She raised her chin, “Move it you fucking asshole! They’re playing Combichrist!”

Wind whipped her skirt around. 

Dirt and industrial scents such as oil and metal along with the heavy mixture of clove cigarettes and cheap alcohol filled the air around her. 

Some stared oddly at her and wondered if she were a real Faery or if she were just trying to fit into the gothic scene.  Her ears were typical Fae, pointed and triangular, a dead giveaway to her fae heritage. 

Millie didn’t give a shit about the gawkers.  She went without glamour because it tended to waste energy needed for other things.  Usually her jobs didn’t require her to blend in. 

Tonight however, Millie was on a mission to relax. 

Guys wore tight black pants, studded leather adorned with buckles or even rings. Black dress shirts, tank tops or no shirts were standard Goth uniform.  Some of the men in the line wore dresses.  Some had wild hair or shaved heads, but all stood in line to get into Dallas’s hottest Goth club on a Thursday. 

The fairer sex went for the Goth witch or Dominatrix look. 

Sadly, many of them wore too much makeup. 

Millie looked towards a bouncer who knew her by name and shot him an annoyed glare.  She mouthed something inappropriate to him.

He shrugged nonchalantly and went back to checking IDs. 

She huffed, crossed her arms beneath ample cleavage while tapping a black spiked heel against the pavement and tried to be patient.

 “Shut up, bitch!  The song just started.  And you know the DJ plays an extended set of his stuff,” a large hand clapped onto her barely covered ass. 

Sucking in a deep breath, Millie started to turn around with her fist cocked.  She spun around on a pointed heel, started to throw a punch into the very large body of Virus.

The lupine’s scene carried on the humid breeze and knocked her off balance.

Virus was six foot five, three hundred and fifty pounds of pure wolf. He was also built like a brick shithouse.  He grinned, baring fangs, and smoothed a hand over dyed black hair before readjusting his ponytail.  A shirt hung loosely off massive shoulders.  He folded well defined arms over his chest.  Green eyes sparkled and emphasized a clean shaven face.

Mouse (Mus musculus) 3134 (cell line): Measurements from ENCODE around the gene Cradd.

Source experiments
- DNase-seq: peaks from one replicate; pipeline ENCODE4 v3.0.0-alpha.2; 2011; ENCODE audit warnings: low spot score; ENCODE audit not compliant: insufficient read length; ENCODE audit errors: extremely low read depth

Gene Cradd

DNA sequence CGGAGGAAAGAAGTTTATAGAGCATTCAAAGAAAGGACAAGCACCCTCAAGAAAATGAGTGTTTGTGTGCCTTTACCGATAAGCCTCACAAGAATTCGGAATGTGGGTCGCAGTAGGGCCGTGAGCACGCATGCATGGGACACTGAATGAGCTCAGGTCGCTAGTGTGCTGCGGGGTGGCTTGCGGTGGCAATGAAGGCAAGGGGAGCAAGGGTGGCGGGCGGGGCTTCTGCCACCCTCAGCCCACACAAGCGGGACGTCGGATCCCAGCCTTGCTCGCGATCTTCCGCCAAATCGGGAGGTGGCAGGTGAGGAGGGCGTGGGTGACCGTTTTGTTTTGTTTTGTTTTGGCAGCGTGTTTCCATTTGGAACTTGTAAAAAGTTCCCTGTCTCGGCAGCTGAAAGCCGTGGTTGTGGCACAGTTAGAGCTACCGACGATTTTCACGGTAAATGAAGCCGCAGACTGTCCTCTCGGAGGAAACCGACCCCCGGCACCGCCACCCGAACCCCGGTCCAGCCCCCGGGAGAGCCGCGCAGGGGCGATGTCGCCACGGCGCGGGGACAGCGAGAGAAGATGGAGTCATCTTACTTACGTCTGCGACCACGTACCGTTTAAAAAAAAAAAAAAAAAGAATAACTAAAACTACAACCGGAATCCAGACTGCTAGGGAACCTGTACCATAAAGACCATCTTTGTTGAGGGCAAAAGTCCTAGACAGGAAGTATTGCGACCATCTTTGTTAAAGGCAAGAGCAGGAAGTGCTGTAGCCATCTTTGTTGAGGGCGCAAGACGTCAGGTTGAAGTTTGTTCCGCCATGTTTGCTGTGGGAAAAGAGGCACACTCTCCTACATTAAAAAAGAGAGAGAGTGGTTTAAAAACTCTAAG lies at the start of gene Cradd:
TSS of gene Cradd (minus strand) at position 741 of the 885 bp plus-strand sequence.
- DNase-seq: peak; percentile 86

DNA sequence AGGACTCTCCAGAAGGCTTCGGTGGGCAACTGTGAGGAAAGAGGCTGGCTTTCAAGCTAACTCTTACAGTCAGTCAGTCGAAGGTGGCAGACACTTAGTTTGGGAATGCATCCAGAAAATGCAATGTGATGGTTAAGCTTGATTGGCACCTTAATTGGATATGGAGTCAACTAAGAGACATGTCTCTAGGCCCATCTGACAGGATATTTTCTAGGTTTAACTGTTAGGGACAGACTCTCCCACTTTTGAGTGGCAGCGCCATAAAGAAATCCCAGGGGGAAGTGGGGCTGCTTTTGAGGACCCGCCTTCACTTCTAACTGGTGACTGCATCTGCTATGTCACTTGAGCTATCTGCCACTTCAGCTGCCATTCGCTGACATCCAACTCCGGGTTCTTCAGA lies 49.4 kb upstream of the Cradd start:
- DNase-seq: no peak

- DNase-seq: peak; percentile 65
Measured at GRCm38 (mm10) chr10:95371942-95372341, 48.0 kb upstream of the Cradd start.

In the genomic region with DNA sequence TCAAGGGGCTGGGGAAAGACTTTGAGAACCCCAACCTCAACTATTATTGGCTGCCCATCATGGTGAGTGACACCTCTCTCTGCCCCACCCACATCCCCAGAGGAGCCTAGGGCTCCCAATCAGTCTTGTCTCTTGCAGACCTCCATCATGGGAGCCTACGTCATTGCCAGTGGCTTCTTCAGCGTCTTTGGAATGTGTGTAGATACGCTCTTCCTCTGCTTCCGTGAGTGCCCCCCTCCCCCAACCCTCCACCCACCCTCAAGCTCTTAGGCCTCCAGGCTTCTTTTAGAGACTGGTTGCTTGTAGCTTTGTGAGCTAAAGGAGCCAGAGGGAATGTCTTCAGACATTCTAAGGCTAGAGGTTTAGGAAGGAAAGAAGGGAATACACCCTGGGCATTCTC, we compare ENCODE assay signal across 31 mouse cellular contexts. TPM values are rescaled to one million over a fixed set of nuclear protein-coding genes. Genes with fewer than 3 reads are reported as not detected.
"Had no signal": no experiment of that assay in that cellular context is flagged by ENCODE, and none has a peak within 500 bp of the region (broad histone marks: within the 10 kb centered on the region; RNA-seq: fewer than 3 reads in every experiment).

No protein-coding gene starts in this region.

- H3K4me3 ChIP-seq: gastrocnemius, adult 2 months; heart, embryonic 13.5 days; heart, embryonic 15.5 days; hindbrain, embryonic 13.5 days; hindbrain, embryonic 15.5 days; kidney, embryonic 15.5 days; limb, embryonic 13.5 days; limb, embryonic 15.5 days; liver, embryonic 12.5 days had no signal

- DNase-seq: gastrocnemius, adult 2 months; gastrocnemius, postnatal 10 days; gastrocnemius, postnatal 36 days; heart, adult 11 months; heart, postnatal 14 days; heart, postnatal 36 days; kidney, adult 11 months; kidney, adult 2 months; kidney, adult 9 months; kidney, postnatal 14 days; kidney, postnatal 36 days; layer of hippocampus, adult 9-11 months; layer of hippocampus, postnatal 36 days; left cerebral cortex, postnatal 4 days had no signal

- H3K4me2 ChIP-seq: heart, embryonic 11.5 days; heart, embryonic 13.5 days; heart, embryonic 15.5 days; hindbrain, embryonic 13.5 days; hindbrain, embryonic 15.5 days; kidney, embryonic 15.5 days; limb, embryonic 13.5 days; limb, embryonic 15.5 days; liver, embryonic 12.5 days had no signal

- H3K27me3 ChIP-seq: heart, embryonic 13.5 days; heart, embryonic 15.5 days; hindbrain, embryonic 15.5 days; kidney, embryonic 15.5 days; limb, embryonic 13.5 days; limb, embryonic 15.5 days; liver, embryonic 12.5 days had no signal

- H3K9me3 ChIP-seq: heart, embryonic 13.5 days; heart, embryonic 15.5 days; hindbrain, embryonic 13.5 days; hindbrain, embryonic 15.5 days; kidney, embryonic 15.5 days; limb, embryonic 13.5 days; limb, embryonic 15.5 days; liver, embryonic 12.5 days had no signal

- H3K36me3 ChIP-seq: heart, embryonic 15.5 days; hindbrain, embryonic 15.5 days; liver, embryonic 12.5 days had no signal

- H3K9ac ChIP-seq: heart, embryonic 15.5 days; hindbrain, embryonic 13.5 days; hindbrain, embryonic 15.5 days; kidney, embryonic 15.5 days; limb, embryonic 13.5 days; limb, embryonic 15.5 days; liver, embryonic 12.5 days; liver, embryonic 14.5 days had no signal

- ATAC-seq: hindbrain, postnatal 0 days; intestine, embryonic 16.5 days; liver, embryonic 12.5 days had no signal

“Hi,” he beamed and winked at Millie.

Millie dropped her hand and wrapped her arms around the wolf. Laying her head against his chest, she whispered, “You’re a shit.” His body radiated warmth compared to hers, go figure.  Winter in this realm was colder than she often realized. She hadn’t had the brains to put on heavy clothes and the tight corset that pushed full breasts up close to her chin left her arms uncovered.

Her skirt barely covered her ass, which Virus promptly fondled, earning him a dirty look.

An eyebrow rose.  “Stockings, and I assume a garter?  Millie what are you doing out tonight?  Your father would be furious if he found you in the mortal realm dressed like this.”

She slapped his shoulder.  “Oh, like you ever cared what my father thought.  Besides, he’s dead.” Millie let out a heavy sigh and leaned into his warmth.  Virus was a friend of the family and had saved Millie from one stupid Fae court incident after another.  Grateful for his presence, she ran a hand over his slicked back hair, irritated that he’d changed its color again.  “And why did you dye your hair again?  Wolves don’t need to do that, did they?”

You do care,” he winked and nudged her hips with his. 

The pace is light, allowing for a comfortable introduction into Faolan’s world of heavy BDSM.  I used it again when I described Faery.  To set the tone, I again used pacing in my description of the world of the Unseelie Kingdom:

The landscape changed rapidly before Faolan’s eyes. He noticed the severe difference in scenery.  A cold wind blew hard past them.  Barren bluish snow and ice covered the land.  Just a mile or so away, Faolan spotted tall structures. Polls stood tall on the horizon with swinging wires between them.   “Where are we?”